As the Wall Street Journal reports, a new OECD study has found that export restrictions on Critical Minerals have increased more than fivefold from January 2009 to December 2020, suggesting that “export restrictions may be playing a non-trivial role in international markets for critical raw materials, affecting availability and prices of these materials.”
While this significant shift to export controls – according to the WSJ mostly in the form of taxes – has been noticeable and relevant, it may just have been the tip of the iceberg.
In the wake of a global pandemic, related supply chain shocks and with the Russia-Ukraine war raging on, the trade dimension of geopolitics has become the new frontier in the tech wars between Beijing and Washington, DC – a relationship in which conflict has been smoldering over the past few years, especially over Rare Earth Elements (REEs).
As we outlined in a recent post, Western nations have made decoupling from China – which has long held a strategic stranglehold over Critical Mineral supply chains – a priority and have pursued a strategy of “friendshoring.”
Observers were waiting to see if China would retaliate in response to the United States’ recently imposed set of sweeping controls on advanced semiconductors and semiconductor manufacturing equipment aimed at China and a related agreement with Japan and the Netherlands.
It may not prove to be a long wait. According to Nikkei reporting earlier this month, China has since announced that it is considering prohibiting exports of certain rare earth magnet technology through updates to a technology export restrictions list last issued in 2020.
The looming export control ratchet and increasing tensions between China and the West are troubling South Korea – which has in the past walked a fine line between the United States and China – its “leading economic partner and increasingly dominant neighbor” – and has publicly balked at the U.S. effort to isolate China from semiconductor supply chains.
Regardless of that fine line, public opinion towards China has been souring in South Korea, and diplomatic relations with the country are also getting tense as Seoul summoned China’s ambassador to protest Beijing’s criticism of remarks made by President Yoon in an interview with Reuters on Taiwan.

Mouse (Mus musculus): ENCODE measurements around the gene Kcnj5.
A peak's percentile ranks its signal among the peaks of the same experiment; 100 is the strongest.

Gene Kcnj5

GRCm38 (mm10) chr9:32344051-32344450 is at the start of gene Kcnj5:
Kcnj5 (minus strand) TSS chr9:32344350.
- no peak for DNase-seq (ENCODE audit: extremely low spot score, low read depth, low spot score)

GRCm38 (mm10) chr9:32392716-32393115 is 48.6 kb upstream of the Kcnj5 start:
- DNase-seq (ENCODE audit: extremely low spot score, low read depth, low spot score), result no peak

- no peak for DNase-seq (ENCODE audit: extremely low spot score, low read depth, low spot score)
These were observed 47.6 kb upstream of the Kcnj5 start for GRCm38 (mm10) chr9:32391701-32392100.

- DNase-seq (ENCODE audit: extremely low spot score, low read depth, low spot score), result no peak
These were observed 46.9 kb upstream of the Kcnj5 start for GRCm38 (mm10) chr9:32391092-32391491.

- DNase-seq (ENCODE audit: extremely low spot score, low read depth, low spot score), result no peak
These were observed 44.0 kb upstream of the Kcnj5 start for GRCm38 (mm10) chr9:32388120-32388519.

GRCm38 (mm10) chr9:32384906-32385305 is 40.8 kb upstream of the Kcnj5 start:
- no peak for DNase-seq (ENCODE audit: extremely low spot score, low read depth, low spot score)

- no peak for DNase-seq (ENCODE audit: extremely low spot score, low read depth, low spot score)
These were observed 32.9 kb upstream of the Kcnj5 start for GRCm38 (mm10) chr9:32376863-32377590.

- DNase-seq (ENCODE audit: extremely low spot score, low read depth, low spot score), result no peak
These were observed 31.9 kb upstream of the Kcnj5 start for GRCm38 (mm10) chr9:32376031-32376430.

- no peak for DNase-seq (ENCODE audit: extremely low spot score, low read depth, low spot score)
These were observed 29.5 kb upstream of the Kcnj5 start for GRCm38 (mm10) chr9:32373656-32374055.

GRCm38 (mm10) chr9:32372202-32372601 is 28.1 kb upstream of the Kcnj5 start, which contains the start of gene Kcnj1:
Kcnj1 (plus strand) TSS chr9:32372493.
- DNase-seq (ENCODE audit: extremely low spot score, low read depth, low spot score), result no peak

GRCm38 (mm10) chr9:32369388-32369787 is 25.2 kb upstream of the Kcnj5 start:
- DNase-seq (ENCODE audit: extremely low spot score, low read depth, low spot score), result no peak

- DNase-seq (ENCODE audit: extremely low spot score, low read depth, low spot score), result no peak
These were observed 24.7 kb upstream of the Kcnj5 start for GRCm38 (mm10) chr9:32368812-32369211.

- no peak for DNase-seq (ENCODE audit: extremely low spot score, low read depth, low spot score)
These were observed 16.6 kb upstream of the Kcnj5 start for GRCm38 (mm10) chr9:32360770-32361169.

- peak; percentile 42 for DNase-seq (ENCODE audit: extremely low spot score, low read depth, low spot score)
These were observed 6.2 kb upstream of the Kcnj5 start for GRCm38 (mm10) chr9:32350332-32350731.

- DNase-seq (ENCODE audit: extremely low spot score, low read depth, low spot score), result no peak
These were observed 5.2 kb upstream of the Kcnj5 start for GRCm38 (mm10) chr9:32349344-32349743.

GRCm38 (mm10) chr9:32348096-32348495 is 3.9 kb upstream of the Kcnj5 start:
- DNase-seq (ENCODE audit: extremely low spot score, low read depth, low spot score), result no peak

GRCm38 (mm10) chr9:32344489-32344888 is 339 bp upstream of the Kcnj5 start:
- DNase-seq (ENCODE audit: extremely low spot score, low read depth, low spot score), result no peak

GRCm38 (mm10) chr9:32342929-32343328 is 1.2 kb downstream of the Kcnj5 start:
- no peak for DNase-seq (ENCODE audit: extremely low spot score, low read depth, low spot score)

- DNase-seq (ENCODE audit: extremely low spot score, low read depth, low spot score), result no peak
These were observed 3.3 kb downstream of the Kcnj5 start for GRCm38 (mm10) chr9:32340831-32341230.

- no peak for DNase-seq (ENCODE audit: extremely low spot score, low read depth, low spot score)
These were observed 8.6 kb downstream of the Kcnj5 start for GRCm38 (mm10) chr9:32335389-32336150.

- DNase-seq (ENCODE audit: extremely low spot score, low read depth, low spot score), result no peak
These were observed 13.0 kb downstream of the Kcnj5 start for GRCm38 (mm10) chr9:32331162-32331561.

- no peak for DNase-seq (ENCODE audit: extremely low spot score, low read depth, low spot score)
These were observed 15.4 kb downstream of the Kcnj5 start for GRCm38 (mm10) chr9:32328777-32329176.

The looming specter of China restricting technology exports has South Korea’s industrial sector worried, prompting the government to announce a “strategy to secure core minerals” to reduce its dependence on Chinese critical mineral imports for from the current 80 percent to 50 percent by 2030.
In the context of this strategy, the South Korean Ministry of Trade, Industry and Energy designated 33 as critical minerals and named 10 of those as strategically critical minerals, including the “battery criticals” lithium, nickel, cobalt, manganese and graphite and five types of rare earth materials considered crucial in 21st century tech applications including the manufacture of semiconductors. ARPN followers will note that Korea’s 10 “strategically critical minerals” list – assuming the five REEs are those used in permanent magnets — squares up with ARPN’s “Super Criticals,” circa April 2022.
As part of a push to “expand and strengthen bilateral and multinational cooperation with resource-rich countries” a public-private delegation of officials from South Korea’s public and private sectors is currently visiting Chile and Argentina to “explore ways to boost cooperation on supply chains of lithium and other major minerals and the development of natural resources.”
The country is also stepping up domestic and global investment. Last month, South Korean President Yoon Suk Yeol announced that the government and companies including Samsung Electronics Co. would invest $422 billion into chip making and EV manufacturing projects in what Bloomberg calls “the nation’s most aggressive effort yet to win a heated global race for tech supremacy.”
Seoul is further looking to provide $5.32 billion on financial support to its domestic battery makers looking to invest in infrastructure in North America, while also looking to upgrade its partnership with India with a focus on trade, investment and strengthening critical mineral supply chains. To put South Korea’s $5.3 billion in context, at 1/12th the size of the U.S. economy, that’s equivalent to the U.S. Government allocating more than $60 billion to Critical Mineral supply chains.
Whether or not China escalates export controls for critical minerals remains to be seen – though officials already finished taking expert comments on the planned restrictions reported by Nikkei earlier this month and the changes are expected to go into force this year – it is becoming increasingly clear that a “huge realignment” in the critical minerals space is underway, and its one that not only sees the West looking to reduce Chinese resource dominance, but also sees allegiances shift in Asia itself.